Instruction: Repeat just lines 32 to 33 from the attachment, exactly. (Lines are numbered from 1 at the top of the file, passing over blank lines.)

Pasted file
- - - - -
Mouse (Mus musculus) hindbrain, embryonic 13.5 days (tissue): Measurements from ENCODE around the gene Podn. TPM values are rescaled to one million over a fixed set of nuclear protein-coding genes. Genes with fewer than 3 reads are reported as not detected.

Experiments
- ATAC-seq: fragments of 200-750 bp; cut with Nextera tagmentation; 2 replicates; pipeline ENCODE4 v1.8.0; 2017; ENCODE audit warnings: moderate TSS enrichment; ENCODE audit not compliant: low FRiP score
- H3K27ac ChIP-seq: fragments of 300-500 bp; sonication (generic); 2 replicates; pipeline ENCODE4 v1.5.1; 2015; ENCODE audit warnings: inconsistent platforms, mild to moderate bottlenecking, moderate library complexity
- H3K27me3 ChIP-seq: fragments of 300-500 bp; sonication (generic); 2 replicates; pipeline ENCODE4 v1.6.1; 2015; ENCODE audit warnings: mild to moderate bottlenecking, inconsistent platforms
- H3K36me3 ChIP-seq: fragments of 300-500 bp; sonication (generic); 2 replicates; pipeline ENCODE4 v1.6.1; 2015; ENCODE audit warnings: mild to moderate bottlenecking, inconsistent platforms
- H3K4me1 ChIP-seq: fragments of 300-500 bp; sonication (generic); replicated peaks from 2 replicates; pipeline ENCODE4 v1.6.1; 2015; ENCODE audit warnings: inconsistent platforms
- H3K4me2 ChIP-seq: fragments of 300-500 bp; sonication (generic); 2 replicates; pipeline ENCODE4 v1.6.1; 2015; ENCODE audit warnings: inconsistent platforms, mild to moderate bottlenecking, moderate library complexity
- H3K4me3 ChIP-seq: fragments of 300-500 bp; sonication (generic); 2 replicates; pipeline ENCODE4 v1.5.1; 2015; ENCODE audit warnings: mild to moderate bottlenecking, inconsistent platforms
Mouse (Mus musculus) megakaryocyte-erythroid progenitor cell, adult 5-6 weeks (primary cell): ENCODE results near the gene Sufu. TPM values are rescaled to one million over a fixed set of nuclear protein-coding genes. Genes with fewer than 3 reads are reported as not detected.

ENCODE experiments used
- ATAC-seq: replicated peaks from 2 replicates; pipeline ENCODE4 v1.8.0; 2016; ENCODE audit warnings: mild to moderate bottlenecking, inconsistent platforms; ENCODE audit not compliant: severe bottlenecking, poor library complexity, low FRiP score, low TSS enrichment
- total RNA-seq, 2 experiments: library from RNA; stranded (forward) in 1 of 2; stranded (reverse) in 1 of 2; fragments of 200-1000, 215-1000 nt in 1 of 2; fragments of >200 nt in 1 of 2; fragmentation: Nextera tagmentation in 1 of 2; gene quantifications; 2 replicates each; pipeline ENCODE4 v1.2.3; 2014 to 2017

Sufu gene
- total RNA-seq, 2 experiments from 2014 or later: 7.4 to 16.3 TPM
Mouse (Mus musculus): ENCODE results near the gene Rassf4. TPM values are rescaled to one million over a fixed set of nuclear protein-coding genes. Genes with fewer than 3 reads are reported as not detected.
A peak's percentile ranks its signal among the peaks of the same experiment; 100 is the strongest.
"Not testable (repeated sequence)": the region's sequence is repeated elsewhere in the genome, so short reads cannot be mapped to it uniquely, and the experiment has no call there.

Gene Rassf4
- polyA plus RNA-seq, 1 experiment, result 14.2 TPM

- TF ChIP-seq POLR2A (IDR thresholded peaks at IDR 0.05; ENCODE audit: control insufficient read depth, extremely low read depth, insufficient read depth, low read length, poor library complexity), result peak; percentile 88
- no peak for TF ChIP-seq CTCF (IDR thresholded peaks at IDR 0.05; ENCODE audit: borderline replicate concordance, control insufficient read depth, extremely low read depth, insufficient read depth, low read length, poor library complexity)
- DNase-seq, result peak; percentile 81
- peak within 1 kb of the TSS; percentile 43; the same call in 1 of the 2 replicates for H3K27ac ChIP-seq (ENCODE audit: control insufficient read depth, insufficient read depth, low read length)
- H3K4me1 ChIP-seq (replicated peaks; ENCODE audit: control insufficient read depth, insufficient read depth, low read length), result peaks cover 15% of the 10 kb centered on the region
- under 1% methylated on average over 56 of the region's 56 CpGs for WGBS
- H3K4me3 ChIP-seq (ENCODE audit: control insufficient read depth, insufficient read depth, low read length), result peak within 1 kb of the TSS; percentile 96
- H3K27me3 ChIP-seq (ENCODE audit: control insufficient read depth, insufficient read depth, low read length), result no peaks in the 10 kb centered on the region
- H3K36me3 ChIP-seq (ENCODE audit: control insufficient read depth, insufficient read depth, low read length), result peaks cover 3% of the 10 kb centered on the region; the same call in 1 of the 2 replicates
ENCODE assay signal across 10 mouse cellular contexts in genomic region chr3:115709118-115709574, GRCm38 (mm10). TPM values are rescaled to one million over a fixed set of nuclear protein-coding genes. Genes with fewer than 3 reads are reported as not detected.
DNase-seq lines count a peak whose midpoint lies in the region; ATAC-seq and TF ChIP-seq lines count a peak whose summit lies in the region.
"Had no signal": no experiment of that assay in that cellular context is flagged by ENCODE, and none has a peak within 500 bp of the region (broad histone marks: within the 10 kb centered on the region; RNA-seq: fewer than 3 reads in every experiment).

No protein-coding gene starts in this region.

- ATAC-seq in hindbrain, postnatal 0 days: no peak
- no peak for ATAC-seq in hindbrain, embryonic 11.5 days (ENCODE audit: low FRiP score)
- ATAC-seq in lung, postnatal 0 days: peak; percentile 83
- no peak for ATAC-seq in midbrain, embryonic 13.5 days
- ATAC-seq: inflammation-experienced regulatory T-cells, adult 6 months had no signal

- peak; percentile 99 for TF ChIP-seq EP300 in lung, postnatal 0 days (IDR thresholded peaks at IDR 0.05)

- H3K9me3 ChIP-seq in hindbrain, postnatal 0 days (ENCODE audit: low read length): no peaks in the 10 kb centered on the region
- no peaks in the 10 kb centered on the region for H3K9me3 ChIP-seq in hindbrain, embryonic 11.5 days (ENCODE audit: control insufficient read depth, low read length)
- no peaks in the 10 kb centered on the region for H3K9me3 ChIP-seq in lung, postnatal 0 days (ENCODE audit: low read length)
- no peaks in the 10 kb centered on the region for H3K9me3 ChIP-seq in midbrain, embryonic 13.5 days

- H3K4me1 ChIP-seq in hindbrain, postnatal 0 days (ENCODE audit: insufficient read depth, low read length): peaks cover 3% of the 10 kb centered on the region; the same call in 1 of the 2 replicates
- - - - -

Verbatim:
"Had no signal": no experiment of that assay in that cellular context is flagged by ENCODE, and none has a peak within 500 bp of the region (broad histone marks: within the 10 kb centered on the region; RNA-seq: fewer than 3 reads in every experiment).

No protein-coding gene starts in this region.